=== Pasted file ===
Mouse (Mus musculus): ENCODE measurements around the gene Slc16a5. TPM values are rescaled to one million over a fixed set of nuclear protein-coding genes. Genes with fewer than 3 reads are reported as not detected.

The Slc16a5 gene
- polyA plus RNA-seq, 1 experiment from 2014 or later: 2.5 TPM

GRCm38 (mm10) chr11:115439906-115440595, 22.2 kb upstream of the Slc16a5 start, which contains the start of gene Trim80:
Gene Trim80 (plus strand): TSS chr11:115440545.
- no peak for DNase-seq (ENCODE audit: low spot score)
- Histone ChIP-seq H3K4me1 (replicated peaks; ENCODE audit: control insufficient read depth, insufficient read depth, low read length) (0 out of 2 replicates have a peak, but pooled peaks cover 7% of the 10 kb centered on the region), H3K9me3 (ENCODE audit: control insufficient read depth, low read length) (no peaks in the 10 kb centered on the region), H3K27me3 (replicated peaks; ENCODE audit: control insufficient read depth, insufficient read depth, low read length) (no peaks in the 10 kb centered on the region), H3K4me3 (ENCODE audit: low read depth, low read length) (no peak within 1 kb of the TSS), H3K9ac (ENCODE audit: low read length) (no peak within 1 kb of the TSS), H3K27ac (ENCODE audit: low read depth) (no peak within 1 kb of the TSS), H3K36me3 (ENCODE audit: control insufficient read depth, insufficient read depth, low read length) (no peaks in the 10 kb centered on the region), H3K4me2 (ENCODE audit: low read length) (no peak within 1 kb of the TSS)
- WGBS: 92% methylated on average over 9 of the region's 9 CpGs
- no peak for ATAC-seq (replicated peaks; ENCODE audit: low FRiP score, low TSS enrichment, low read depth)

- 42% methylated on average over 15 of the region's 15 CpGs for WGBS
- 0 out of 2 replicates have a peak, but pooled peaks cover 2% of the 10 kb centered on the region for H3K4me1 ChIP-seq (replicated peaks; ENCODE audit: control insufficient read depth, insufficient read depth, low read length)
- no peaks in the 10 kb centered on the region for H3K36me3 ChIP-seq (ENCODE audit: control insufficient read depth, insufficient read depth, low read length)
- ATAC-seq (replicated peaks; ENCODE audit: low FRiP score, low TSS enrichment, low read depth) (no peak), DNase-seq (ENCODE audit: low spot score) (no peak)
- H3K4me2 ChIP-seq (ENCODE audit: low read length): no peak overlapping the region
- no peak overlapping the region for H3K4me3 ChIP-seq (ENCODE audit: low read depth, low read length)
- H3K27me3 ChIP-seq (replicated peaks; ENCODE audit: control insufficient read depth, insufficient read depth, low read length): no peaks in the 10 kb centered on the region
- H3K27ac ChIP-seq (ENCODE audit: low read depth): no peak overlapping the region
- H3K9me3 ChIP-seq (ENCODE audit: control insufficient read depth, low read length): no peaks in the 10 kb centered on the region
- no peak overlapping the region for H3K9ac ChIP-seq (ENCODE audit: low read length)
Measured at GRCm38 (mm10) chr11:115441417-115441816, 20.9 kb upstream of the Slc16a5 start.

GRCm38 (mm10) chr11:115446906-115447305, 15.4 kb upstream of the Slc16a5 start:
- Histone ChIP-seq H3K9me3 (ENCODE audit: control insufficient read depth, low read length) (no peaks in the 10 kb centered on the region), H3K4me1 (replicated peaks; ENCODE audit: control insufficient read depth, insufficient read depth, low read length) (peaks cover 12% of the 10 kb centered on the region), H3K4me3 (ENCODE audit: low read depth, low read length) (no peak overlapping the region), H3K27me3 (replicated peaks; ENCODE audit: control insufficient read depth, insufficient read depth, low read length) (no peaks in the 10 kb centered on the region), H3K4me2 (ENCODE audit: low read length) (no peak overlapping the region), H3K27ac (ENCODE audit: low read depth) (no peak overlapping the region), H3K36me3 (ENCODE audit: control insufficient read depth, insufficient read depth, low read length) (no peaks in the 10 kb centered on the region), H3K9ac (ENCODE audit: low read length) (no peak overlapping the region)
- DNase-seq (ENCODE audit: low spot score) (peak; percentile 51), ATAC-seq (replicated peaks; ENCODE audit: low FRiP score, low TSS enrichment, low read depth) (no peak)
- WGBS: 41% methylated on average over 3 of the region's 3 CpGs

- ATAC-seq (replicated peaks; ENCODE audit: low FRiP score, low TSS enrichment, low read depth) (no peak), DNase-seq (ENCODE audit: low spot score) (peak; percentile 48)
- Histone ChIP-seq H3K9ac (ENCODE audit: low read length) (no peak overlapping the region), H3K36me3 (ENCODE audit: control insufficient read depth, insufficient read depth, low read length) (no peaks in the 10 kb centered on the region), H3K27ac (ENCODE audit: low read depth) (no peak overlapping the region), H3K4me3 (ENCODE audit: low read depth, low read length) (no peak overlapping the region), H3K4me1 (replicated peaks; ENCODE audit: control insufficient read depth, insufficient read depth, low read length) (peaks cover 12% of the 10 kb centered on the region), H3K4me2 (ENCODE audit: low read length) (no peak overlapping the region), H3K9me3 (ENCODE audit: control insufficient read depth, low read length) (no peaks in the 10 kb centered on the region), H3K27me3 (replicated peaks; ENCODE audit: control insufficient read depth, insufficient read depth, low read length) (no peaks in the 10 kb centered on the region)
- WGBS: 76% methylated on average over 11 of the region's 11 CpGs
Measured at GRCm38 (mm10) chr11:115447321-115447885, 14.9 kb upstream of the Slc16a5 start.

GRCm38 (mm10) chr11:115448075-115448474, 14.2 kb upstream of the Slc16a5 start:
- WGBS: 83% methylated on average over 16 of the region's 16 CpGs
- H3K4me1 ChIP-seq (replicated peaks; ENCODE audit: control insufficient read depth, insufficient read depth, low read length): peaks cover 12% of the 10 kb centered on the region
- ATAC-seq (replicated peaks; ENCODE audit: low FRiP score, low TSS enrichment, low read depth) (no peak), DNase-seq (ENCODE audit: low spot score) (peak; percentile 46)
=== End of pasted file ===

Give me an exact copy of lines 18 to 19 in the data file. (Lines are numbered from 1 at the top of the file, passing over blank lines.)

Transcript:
- H3K9me3 ChIP-seq (ENCODE audit: control insufficient read depth, low read length): no peaks in the 10 kb centered on the region
- no peak overlapping the region for H3K9ac ChIP-seq (ENCODE audit: low read length)